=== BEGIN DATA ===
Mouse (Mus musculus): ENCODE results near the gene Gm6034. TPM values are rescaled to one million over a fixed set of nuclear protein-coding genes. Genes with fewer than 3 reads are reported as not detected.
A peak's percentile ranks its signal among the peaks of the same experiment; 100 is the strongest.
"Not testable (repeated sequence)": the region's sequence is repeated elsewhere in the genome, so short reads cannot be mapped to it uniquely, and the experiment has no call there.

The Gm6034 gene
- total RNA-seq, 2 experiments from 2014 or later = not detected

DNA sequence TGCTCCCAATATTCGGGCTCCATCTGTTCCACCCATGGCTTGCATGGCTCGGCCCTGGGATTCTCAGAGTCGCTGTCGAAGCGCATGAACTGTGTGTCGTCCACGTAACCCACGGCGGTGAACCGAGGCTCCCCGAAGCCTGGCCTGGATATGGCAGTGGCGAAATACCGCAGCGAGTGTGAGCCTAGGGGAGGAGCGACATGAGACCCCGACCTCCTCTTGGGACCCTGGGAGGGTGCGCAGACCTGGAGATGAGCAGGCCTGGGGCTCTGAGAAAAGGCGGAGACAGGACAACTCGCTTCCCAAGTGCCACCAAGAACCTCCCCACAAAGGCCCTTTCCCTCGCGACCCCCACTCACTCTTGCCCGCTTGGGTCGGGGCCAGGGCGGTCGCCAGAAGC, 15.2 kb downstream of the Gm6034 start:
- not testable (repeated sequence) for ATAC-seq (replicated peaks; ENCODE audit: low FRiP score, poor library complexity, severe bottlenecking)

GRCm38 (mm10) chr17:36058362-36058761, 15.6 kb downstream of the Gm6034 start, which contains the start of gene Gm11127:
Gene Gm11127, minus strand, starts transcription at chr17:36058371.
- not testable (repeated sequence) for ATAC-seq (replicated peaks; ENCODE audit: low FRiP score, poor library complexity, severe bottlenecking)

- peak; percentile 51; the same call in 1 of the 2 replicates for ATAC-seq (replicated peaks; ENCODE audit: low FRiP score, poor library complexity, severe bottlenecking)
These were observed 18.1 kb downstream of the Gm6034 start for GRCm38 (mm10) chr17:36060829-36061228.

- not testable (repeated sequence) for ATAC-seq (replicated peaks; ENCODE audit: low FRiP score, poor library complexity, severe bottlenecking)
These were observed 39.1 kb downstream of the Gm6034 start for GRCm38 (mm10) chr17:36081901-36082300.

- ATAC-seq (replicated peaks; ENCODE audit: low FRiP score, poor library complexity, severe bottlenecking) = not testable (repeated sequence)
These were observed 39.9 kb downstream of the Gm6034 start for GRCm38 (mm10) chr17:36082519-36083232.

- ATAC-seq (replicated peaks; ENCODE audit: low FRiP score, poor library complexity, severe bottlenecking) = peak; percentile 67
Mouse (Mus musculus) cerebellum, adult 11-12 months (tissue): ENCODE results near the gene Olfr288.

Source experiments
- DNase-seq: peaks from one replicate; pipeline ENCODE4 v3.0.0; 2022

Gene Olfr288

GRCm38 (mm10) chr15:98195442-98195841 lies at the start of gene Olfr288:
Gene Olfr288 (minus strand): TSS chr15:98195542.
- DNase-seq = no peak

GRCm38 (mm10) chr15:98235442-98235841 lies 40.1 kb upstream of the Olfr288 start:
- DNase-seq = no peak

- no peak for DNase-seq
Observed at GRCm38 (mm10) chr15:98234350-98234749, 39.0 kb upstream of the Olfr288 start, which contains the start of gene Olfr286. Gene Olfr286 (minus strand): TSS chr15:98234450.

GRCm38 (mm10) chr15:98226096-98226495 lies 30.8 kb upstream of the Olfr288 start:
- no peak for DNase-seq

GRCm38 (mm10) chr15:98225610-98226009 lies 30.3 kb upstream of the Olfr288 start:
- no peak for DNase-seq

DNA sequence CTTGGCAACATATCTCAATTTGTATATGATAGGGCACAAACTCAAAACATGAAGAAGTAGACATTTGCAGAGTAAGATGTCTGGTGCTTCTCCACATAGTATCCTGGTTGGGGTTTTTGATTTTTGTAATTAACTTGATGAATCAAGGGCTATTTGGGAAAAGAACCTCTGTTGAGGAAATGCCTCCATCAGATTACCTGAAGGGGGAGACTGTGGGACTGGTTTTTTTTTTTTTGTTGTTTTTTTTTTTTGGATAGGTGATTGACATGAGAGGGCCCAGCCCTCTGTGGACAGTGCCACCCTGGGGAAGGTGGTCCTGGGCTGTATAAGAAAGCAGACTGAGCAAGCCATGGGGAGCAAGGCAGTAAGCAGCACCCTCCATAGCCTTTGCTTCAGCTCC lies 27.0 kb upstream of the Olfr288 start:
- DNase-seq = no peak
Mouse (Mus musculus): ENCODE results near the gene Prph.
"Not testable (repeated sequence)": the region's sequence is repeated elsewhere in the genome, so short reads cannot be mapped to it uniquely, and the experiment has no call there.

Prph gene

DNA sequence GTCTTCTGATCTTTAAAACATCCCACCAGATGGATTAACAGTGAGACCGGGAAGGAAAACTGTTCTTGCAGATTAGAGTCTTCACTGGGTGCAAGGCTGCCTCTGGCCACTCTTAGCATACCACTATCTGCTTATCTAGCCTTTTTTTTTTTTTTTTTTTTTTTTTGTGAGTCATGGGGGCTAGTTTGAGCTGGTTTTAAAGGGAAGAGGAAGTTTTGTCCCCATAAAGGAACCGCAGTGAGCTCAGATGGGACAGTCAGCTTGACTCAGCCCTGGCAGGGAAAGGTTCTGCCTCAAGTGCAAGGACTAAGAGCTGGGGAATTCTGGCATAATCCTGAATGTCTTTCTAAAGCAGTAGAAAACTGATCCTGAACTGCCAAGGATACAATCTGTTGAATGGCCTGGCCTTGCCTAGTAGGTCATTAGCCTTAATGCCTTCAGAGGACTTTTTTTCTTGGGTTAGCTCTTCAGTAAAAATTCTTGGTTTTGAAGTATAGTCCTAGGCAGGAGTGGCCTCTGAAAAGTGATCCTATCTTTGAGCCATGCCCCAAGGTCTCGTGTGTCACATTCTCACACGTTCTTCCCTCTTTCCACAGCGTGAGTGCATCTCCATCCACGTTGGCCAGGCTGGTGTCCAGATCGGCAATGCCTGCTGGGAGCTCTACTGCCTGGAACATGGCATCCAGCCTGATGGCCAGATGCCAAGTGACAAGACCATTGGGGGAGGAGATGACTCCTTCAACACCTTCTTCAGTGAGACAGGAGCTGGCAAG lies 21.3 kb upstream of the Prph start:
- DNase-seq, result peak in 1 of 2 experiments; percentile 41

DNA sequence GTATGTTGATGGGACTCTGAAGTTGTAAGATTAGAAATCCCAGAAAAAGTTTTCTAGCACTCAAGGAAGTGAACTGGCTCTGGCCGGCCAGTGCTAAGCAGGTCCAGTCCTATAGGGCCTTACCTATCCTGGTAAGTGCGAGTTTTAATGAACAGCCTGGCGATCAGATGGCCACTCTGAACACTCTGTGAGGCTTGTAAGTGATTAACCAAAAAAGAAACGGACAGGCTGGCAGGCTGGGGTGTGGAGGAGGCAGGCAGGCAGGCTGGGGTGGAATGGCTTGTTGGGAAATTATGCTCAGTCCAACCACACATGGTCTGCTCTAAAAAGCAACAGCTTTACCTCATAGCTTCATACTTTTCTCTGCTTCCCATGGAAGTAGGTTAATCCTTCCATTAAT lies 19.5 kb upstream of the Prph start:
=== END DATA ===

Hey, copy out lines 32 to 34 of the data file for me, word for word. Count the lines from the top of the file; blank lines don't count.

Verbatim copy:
- no peak for DNase-seq

DNA sequence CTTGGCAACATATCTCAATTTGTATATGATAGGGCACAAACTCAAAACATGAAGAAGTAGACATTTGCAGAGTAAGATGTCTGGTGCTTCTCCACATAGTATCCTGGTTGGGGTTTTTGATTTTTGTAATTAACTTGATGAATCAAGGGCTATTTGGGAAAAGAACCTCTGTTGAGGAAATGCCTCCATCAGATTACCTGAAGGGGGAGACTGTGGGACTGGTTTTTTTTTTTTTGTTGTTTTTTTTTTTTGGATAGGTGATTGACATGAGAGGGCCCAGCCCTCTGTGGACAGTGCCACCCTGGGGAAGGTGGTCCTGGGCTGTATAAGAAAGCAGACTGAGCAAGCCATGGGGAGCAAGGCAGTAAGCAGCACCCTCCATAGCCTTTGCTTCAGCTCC lies 27.0 kb upstream of the Olfr288 start:
- DNase-seq = no peak